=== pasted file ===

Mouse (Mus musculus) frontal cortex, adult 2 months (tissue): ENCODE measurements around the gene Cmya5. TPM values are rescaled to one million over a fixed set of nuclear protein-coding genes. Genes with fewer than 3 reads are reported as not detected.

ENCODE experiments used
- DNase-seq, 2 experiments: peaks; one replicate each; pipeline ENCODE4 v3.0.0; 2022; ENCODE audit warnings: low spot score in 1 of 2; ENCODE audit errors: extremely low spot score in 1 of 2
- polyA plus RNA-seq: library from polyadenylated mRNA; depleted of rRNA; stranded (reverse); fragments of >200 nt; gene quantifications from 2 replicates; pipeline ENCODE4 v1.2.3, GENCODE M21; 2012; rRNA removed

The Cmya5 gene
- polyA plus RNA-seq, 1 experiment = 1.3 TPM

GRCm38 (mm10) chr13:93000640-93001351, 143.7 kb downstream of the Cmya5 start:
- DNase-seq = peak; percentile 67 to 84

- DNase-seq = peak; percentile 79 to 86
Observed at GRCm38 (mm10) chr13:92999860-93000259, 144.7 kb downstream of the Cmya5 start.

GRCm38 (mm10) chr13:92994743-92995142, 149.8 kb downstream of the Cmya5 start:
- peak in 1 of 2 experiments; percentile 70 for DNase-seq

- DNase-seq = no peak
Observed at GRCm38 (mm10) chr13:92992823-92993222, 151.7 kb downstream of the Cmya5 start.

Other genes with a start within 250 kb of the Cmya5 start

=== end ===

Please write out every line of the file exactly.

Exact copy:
Mouse (Mus musculus) frontal cortex, adult 2 months (tissue): ENCODE measurements around the gene Cmya5. TPM values are rescaled to one million over a fixed set of nuclear protein-coding genes. Genes with fewer than 3 reads are reported as not detected.

ENCODE experiments used
- DNase-seq, 2 experiments: peaks; one replicate each; pipeline ENCODE4 v3.0.0; 2022; ENCODE audit warnings: low spot score in 1 of 2; ENCODE audit errors: extremely low spot score in 1 of 2
- polyA plus RNA-seq: library from polyadenylated mRNA; depleted of rRNA; stranded (reverse); fragments of >200 nt; gene quantifications from 2 replicates; pipeline ENCODE4 v1.2.3, GENCODE M21; 2012; rRNA removed

The Cmya5 gene
- polyA plus RNA-seq, 1 experiment = 1.3 TPM

GRCm38 (mm10) chr13:93000640-93001351, 143.7 kb downstream of the Cmya5 start:
- DNase-seq = peak; percentile 67 to 84

- DNase-seq = peak; percentile 79 to 86
Observed at GRCm38 (mm10) chr13:92999860-93000259, 144.7 kb downstream of the Cmya5 start.

GRCm38 (mm10) chr13:92994743-92995142, 149.8 kb downstream of the Cmya5 start:
- peak in 1 of 2 experiments; percentile 70 for DNase-seq

- DNase-seq = no peak
Observed at GRCm38 (mm10) chr13:92992823-92993222, 151.7 kb downstream of the Cmya5 start.

Other genes with a start within 250 kb of the Cmya5 start